Patients dearly hate the hassle of requesting refills on medication prescriptions. Why?
- The prescriber’s office takes days or weeks to respond (low priority).
- The prescriber’s office requires an office visit, but can’t make an appointment until next month.
- The patient fears running out of needed medication for asthma or migraine headaches or diarrhea.
- The prescription has expired or did not have the expected refills.
- A new insurance plan started
- The insurance plan calculated the patient still had a day left on the previous refill and says to wait. (patient has something to do tomorrow besides rush to the pharmacy).
- The person who answers the phone at the prescriber’s office can’t refill low-risk medications. So, a message is left for the physician who is out of the office and back-up physicians don’t do refills.
- The prescriber’s office says to call the pharmacy while the pharmacy says to call the prescriber’s office.
- The unnecessary visit to the ER just to get a refill.
It’s so easy for prescriptions to become “out of sync” with prescriber office visits. A cancelled appointment, a doctor’s vacation, a visit for an inter-current illness (a walk-in visit), an “as needed” medication that the prescriber forgot to re-prescribe at the last office visit etc. etc.
The pharmacy is also to blame by ridiculously refusing refills within a few days of running out of medication. And, waiting until the patient shows up at the window to say, “looks like the med is out of stock.”
It’s amazing more patients don’t require a mental health visit after trying to get refills.
According to a 2012 study only a third of primary care practices had a formal renewal policy. The big advantage for patients is quick turn-around for non-hazardous medications (like thyroid or asthma meds). Within the practice the amount of “churn” was less (fewer internal messages and delays). Plus, with a formal policy 100% of the patient charts were checked to verify the medication, allergies, last appointment etc. Another article actually listed medications safe for refill.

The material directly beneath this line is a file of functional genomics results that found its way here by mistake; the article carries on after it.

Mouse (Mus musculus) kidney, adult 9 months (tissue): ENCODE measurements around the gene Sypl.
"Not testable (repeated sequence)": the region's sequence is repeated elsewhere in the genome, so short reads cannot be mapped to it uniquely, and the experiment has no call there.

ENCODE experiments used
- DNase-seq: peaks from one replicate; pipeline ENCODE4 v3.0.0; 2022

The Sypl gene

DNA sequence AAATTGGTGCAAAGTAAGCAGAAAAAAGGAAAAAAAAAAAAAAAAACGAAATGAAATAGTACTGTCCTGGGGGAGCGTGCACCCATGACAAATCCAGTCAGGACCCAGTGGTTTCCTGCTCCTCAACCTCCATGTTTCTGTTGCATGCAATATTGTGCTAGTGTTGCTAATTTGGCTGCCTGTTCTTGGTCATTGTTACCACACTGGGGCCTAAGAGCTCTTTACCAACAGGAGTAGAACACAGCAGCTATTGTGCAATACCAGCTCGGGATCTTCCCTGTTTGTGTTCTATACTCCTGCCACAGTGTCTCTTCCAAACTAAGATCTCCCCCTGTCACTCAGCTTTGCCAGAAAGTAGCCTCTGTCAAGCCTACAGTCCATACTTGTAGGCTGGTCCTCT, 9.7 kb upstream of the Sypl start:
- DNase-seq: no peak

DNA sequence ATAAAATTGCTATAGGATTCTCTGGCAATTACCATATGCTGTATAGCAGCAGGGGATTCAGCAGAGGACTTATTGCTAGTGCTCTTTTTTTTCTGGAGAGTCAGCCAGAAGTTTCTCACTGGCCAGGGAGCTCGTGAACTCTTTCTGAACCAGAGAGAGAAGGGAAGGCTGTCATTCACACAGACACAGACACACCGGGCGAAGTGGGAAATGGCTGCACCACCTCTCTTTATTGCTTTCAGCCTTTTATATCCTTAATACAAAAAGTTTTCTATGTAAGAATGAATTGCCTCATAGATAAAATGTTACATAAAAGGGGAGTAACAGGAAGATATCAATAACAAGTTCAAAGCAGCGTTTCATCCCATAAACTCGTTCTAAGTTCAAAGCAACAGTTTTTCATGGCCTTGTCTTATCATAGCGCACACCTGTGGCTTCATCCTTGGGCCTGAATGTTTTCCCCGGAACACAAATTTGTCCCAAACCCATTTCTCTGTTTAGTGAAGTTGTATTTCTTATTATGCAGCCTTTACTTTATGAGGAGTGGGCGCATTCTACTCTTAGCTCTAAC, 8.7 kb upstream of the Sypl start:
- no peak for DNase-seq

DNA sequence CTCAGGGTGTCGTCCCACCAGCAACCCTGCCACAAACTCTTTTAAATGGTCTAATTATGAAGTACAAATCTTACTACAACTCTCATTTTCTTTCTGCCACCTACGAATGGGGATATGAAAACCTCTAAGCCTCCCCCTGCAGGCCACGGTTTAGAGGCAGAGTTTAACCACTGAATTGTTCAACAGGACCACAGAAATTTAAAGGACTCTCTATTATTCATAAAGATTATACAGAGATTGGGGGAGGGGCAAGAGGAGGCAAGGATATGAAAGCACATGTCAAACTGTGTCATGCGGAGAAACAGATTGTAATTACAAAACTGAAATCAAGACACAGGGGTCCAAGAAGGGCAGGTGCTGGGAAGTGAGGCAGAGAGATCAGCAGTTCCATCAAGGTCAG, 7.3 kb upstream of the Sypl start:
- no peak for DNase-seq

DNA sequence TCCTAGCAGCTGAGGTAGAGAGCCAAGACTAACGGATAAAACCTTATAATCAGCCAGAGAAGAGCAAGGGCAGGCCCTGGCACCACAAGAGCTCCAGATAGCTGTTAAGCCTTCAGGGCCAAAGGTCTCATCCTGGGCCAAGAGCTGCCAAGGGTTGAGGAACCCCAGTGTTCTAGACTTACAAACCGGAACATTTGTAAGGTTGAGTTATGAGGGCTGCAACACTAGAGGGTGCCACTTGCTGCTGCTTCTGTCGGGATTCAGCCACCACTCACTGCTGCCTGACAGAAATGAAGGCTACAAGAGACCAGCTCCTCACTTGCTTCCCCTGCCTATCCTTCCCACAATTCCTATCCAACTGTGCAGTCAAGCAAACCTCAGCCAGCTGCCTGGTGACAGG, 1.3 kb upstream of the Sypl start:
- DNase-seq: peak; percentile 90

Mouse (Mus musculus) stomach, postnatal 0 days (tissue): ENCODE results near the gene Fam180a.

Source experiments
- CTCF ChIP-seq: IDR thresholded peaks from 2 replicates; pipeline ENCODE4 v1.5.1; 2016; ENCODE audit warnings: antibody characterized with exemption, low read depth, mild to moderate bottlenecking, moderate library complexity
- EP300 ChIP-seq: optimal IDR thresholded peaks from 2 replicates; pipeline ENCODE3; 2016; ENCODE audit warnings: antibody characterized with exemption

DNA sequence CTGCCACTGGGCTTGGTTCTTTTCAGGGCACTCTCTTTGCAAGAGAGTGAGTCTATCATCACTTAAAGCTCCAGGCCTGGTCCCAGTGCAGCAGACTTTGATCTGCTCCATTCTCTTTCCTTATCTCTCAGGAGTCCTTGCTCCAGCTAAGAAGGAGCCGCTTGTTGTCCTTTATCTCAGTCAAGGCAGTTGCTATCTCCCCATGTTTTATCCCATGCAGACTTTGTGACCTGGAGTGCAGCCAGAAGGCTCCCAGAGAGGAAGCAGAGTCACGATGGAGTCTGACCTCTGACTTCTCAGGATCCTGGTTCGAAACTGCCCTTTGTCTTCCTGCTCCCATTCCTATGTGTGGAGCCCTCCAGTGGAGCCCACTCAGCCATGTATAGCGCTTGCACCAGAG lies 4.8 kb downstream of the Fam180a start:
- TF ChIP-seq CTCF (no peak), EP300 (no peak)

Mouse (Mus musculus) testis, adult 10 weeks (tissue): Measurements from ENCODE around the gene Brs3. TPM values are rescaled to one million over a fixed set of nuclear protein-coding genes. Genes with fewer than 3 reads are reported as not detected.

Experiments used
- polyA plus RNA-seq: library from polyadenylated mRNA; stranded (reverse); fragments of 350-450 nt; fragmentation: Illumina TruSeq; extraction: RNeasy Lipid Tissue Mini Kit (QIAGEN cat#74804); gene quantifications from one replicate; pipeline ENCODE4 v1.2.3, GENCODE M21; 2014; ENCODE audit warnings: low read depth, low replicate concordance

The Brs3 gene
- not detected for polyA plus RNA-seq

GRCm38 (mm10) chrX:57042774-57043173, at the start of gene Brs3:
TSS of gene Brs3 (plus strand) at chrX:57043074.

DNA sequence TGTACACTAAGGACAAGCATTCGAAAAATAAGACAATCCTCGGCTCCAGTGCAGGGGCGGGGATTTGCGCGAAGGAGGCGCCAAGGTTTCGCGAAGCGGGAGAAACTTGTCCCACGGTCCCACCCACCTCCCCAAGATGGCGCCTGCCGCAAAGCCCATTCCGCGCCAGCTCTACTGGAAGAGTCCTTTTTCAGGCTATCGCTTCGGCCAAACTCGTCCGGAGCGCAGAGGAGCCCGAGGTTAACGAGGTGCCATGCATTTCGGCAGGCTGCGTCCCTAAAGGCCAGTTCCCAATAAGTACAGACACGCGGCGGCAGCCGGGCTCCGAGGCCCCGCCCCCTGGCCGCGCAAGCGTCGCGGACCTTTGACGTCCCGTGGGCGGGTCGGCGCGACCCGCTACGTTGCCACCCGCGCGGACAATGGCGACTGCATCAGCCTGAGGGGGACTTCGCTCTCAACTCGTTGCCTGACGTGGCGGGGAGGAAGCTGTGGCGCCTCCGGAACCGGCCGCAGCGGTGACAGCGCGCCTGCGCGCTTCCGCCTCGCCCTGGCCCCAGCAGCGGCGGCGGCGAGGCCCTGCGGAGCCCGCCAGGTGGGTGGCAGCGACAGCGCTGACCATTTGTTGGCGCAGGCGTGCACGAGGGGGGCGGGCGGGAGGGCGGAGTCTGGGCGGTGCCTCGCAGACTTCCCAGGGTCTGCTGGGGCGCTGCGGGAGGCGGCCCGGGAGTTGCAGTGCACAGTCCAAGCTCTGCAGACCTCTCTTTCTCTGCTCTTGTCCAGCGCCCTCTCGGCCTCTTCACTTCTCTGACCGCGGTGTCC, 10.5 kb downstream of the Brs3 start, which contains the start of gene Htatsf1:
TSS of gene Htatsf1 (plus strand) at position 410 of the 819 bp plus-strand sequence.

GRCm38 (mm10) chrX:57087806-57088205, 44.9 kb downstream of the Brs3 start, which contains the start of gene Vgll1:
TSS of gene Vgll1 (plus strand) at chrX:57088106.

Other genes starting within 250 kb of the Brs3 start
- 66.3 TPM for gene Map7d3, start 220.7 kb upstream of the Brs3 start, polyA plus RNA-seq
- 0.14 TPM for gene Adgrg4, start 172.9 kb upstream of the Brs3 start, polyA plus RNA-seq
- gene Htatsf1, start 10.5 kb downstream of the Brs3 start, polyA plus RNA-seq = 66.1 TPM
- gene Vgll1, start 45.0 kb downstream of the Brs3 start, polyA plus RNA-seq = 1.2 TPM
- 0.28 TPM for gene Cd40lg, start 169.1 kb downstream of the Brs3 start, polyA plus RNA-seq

- Give your prescriber a copy of the 2012 study
- When ever you receive a prescription ask “how many refills and how often?” And, ask for 90 day supplies to minimize refills.
- Keep a list of when each prescription will run out. Check it frequently and call the prescriber two weeks before the med is needed.
- Ask your pharmacist if they have “grace” days which allow refills within a week of prescription expiration (use those pharmacies)
- Know the difference between a refill (an existing prescription with active refills) and a renewal (a new prescription for the same medication)
- Respect the guideline for prescribers to see patients at least once a year when a patient is taking medications. Keep up to date.
- When a medication is taken “as needed” or PRN don’t hesitate to make an office visit to clarify when to stop taking or when to change the dose.
- If a pharmacy is out of stock of a medication ask the pharmacy to transfer the prescription to another one that has the medication.
- Always call the pharmacy before picking up a new medication to make sure they have it and that insurance will pay for it.
- When you pick up medications don’t walk away from the pharmacy counter without looking at the medication and label to make sure it’s the right prescription (not some old one with the wrong dose). Pharmacies will not take medications back if you leave the store.
- If you are notified your prescriber is leaving, check you prescriptions and call the office if you will run out of medications in a few months. Immediately make an appointment with someone new and have copies of your records transferred. Sometimes new appointments must wait for several months.
- Your prescriber is responsible to maintain and monitor prescriptions — NOT the pharmacist and NOT the insurance company. If the prescriber’s office is not up to the task dump them and give them bad marks on Healthgrades.